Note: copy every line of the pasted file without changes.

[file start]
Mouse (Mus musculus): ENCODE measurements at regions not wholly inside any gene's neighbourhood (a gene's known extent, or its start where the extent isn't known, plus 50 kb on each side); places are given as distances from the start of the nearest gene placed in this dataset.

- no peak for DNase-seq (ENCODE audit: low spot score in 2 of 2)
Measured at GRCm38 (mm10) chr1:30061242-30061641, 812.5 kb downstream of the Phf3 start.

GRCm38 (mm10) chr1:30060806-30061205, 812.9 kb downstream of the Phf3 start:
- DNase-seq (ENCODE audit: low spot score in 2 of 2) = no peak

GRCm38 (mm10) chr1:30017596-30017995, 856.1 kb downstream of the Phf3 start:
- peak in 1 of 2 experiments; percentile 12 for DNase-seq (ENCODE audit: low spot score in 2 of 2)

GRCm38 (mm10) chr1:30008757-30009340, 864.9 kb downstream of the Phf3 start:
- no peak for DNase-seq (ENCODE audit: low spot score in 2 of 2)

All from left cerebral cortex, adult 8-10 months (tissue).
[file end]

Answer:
Mouse (Mus musculus): ENCODE measurements at regions not wholly inside any gene's neighbourhood (a gene's known extent, or its start where the extent isn't known, plus 50 kb on each side); places are given as distances from the start of the nearest gene placed in this dataset.

- no peak for DNase-seq (ENCODE audit: low spot score in 2 of 2)
Measured at GRCm38 (mm10) chr1:30061242-30061641, 812.5 kb downstream of the Phf3 start.

GRCm38 (mm10) chr1:30060806-30061205, 812.9 kb downstream of the Phf3 start:
- DNase-seq (ENCODE audit: low spot score in 2 of 2) = no peak

GRCm38 (mm10) chr1:30017596-30017995, 856.1 kb downstream of the Phf3 start:
- peak in 1 of 2 experiments; percentile 12 for DNase-seq (ENCODE audit: low spot score in 2 of 2)

GRCm38 (mm10) chr1:30008757-30009340, 864.9 kb downstream of the Phf3 start:
- no peak for DNase-seq (ENCODE audit: low spot score in 2 of 2)

All from left cerebral cortex, adult 8-10 months (tissue).